At the high K+ extreme, z = 0 by assumption, and so in this condition, the three unknown rate constants b, c, and d may be determined from the three independent parameters derived from the experimental block-time distribution. As will be shown below, at external K+ concentrations >1 mM, the z route is fully shut down. At such saturating concentrations, the block-time distribution of the dataset of Fig. 5 B yields b = 75 s−1, c = 87 s−1, and d = 7 s−1, and Table I reports values derived from multiple independent datasets, along with values of the underlying rate constants estimated by a Bayesian analysis. Bayesian analysis also confirms the assumption that z ≈ 0 at high K+. In this fully locked-in condition at +50 mV, with K+ mainly occupying S1, Ba2+ occupancy prefers S2 over S4 by ∼1.5 kcal/mol; this estimate is approximate, as the derived values of c and d show substantial channel-to-channel variation, but the preference for S2 is clear.
Ba2+ block at zero external K+
At the opposite extreme of zero external K+, with the z route unimpeded, block times are short-lived, as seen above (Fig. 5 A). This condition reveals a novel phenomenon: a nonmonotonic block-time distribution with a clear rising or plateau phase (Fig. 6 A; note linear binning of histogram to reveal this feature). Here, the fast-fraction amplitude is negative, as is expected when z becomes sufficiently large (Eq. 3a); a negative PDF amplitude is a rigorous indicator of irreversible steps in the kinetic scheme (Kijima and Kijima, 1987; Colquhoun and Hawkes, 2009a; Csanády et al., 2010), as occurs here in Ba2+ exit to the Ba2+-free external solution. Intuitively, the rising phase appears because with S1 unoccupied, most of the blocks terminate via the z route, requiring a delay between the initial binding of Ba2+ to S4 and its dissociation from S2 and subsequent passage through the channel. This delay produces a deficit of short blocks—a rising or plateau phase of the distribution. The fast and slow time constants under this condition are 5 and 15 ms, respectively (Table I).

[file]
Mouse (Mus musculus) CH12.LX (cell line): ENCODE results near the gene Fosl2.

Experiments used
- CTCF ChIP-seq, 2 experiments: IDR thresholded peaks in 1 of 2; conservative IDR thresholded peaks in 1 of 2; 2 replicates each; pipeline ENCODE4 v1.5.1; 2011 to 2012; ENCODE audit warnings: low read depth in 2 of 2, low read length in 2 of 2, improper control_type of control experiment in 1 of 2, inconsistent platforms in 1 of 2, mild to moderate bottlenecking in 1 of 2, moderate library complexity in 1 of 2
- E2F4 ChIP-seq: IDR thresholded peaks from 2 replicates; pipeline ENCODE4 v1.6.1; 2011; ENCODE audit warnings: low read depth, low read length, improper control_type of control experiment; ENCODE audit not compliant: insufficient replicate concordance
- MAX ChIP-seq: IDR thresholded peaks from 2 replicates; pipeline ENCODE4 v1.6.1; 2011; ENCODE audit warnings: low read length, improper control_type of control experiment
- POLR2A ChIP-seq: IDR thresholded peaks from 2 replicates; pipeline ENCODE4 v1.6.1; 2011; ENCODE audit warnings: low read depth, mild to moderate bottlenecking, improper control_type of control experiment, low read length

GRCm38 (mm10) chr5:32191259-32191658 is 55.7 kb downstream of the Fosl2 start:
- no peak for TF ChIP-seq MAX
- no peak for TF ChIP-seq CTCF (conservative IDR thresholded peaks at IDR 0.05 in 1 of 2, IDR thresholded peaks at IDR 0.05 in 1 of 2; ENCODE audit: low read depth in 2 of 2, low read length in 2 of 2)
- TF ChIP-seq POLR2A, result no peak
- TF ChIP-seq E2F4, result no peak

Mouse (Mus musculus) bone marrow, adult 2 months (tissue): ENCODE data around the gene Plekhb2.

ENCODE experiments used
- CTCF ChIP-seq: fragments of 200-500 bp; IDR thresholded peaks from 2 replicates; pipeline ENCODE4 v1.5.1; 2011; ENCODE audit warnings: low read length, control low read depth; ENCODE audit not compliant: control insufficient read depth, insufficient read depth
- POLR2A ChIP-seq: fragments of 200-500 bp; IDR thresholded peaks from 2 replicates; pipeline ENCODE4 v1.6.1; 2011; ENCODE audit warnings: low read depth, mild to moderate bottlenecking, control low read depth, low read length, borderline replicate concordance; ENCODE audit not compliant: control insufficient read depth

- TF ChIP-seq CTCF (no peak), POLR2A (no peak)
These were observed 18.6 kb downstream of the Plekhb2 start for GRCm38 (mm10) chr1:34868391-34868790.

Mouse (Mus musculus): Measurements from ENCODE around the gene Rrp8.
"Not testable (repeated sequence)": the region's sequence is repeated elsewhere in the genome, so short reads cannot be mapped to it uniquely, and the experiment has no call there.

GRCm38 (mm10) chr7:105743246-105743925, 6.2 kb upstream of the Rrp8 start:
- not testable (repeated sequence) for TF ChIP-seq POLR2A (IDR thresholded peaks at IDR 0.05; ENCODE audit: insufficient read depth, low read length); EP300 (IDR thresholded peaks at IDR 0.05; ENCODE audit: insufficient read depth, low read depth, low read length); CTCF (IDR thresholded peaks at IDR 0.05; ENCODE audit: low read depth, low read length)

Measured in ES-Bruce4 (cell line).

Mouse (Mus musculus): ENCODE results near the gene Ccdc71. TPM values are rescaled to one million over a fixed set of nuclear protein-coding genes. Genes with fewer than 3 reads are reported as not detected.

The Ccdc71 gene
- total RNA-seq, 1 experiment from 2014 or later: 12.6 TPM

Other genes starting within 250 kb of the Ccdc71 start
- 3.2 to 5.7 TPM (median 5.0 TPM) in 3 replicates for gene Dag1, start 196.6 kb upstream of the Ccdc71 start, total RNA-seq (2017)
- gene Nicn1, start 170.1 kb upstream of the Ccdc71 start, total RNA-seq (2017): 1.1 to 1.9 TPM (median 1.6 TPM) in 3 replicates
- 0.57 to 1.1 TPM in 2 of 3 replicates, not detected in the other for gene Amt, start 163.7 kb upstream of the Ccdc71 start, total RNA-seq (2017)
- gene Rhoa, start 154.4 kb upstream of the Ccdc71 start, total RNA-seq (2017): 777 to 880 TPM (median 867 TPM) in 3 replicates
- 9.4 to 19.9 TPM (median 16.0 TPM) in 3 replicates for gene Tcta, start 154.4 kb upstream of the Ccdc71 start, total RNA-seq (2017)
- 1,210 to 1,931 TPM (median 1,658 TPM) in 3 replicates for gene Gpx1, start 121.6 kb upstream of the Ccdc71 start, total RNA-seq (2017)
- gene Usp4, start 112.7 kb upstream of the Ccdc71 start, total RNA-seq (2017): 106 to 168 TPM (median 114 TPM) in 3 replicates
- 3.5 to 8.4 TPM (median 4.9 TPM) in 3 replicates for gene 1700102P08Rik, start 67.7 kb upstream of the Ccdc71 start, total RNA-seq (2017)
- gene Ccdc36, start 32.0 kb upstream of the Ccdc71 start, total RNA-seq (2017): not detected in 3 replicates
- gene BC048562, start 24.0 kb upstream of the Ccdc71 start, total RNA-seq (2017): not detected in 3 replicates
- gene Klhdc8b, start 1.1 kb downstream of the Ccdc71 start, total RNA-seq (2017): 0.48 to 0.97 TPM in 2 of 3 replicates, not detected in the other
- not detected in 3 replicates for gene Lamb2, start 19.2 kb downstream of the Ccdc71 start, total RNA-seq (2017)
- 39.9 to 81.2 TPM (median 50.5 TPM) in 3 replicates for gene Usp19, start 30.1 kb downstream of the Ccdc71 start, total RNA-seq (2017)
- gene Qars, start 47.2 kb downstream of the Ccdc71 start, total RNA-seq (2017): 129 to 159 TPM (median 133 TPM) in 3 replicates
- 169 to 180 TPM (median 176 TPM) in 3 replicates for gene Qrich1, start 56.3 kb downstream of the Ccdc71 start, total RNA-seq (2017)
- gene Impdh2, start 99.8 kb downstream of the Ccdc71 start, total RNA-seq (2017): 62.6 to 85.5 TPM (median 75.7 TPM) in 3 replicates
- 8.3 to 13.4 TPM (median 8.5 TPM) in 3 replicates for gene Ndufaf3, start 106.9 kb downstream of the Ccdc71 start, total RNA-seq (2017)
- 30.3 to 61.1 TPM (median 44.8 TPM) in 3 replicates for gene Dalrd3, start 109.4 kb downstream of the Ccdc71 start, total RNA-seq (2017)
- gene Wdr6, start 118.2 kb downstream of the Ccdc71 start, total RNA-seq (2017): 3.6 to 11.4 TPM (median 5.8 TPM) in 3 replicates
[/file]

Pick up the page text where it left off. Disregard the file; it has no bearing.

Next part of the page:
If we would assume that b, c, and d at zero [K+]ex maintain the values determined above at high K+, the block-time distribution at zero K+ would lead immediately to a value for z. But this assumption is unjustified because Ba2+ occupancy on S2 and S4 may differ depending on K+ occupancy at S1. Indeed, if b, c, and d are assumed fixed at their high K+ values, impossible solutions for z emerge from the measured PDF parameters at [K+]ex = 0 (Eqs. 2a and 2b). We are therefore confronted with an apparently intractable problem: four unknown rate constants to be determined from three measured quantities at zero K+. In an attempt to obtain rough estimates of the rate constants, we performed a Bayesian analysis of the dwell-time data using a maximum entropy prior distribution that exploits a known upper limit for the rate constants, as described in Appendix A. This analysis produces probability distributions for all four rate constants (Fig. 6 B). The distributions are wide, and the rate constant values are correlated with each other (not depicted), because they are underdetermined by the data. The unsatisfactory nature of the analysis is further indicated by the poor fit to the measured dwell-time histogram obtained from the mean values of these distributions (Fig. 6 A, dotted curve).